Talcum Powder Settlement Offered in Ovarian Cancer Case Before Influx of Lawsuits Filed: Report

Several thousand women diagnosed with ovarian cancer are now pursuing talcum powder lawsuits against Johnson & Johnson. However, a recent report suggests that manufacturer tried to head off the litigation several years ago, by offering to quietly settle one of the first cases for $1.3 million before the public learned about the risk associated with their widely used products.

Although studies have existed for decades that suggested talcum powder applied to the female genitals may increase the risk of ovarian cancer, public awareness about the danger has not emerge until recent years, largely starting with publicity surrounding a South Dakota product liability trial in 2013.

That case was filed by Deane Berg, who developed ovarian cancer following years of using Johnson’s Baby Powder and Shower-to-Shower body powder for feminine hygiene purposes. Although the jury decided not to award Berg any monetary damages, they did find that Johnson & Johnson failed to adequately warn consumers about the link between talcum powder and ovarian cancer.

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Talcum powder or talc powder may cause women to develop ovarian cancer.

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In a recent report published by the New York Post, Berg spoke out about why she turned down a $1.3 million talcum powder settlement offer made by Johnson & Johnson before the trial began, indicating that she does not regret taking the case to trial and believes it helped raise awareness about this critical safety issue.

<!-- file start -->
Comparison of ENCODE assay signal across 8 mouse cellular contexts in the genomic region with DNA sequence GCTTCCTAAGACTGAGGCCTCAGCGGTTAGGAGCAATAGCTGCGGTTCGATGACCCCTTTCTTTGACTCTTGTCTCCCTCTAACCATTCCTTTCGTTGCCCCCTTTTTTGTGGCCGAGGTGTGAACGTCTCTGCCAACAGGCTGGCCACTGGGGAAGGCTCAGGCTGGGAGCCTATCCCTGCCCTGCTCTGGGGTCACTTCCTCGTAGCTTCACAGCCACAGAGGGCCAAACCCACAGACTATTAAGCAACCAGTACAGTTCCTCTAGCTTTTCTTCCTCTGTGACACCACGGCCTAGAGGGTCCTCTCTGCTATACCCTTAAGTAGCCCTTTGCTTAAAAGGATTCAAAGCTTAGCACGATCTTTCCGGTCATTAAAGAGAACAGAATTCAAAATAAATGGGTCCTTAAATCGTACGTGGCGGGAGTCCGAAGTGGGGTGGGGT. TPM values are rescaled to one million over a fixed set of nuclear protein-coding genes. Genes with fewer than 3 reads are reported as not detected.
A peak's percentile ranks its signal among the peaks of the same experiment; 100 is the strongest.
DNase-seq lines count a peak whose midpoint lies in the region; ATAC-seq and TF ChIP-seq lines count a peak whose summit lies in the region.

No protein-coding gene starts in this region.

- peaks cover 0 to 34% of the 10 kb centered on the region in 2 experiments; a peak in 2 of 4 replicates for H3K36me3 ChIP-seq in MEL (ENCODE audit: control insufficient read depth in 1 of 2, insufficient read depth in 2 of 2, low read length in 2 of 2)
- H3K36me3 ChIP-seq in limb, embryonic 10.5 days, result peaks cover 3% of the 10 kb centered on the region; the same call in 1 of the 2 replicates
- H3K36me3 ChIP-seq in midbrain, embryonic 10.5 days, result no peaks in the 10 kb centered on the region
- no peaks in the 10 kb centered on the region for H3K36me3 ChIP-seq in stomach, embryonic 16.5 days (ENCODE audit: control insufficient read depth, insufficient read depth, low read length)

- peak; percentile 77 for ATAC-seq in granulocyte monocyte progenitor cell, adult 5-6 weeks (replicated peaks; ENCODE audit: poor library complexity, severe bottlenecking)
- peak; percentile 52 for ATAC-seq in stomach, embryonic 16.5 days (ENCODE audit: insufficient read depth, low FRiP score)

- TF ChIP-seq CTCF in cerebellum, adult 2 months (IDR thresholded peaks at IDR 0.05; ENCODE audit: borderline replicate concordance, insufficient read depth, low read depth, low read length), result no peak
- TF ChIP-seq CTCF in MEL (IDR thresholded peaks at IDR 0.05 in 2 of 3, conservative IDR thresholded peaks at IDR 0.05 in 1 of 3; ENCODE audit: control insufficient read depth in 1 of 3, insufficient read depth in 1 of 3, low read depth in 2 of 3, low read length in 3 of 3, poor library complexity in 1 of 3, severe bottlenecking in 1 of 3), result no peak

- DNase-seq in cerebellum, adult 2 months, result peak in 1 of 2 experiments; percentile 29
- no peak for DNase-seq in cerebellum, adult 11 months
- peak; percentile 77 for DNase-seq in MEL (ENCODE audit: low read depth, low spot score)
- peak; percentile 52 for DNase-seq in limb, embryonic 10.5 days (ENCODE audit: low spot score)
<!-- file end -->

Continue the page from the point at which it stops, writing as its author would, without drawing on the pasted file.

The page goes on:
Ovarian Cancer Risk with Talcum Powder

While talcum powder is most commonly associated with use among infants to avoid diaper rash and maintain smooth skin, it has been promoted by Johnson & Johnson for decades as a general body powder for adult women, who were encouraged to use Johnson’s Baby Powder after every shower and place it in their underwear to maintain “personal freshness”. Given the popularity among adult women, Shower-to-Shower body powder was introduced for this specific purpose.

Berg first became suspicious that she had a problem in fall of 2006, when the 49 year old noticed she was spotting between periods. After one gynecologist told her she was fine she got a second opinion, eventually discovering she had stage 3 ovarian cancer that had spread to her lymphnodes.

She underwent removal of her ovaries, then a full hysterectomy, followed by painful chemotherapy treatments that left her weak and ill. She was told in 2008 that her cancer was in remission, after being given only five years to live.

According to statements made to the New York Post, Johnson & Johnson offered Berg $1.3 million to settle a product liability lawsuit she brought against them for failing to warn about the talcum powder risk of ovarian cancer. However, the settlement would have required her to sign a confidentiality agreement, and Berg indicates she turned that offer down so that evidence could be publicly presented at trial about the risks associated with talc.

Berg compared herself to the first plaintiffs who brought lawsuits against the tobacco industry, stating that she considers herself a whistleblower who exposed the dangers of talcum powder ovarian cancer risks.

The South Dakota trial preceded more than 1,200 Johnson’s Baby Powder lawsuits and Shower-to-Shower powder lawsuits currently pending throughout the U.S., each involving similar allegations that Johnson & Johnson knew or should have known about the ovarian cancer risk from talcum powder when it is applied around a woman’s genitals, yet failed to provide any warnings.

It took three years for the next case to reach trial, involving a wrongful death lawsuit brought by the family of Jackie Fox, which ended in a landmark $72 million in damage award in February 2016. After determining that Johnson & Johnson withheld information about the talc powder ovarian cancer side effects, that jury awarded $10 million in compensatory damages, and an additional $62 million in punitive damages designed to punish the manufacturer.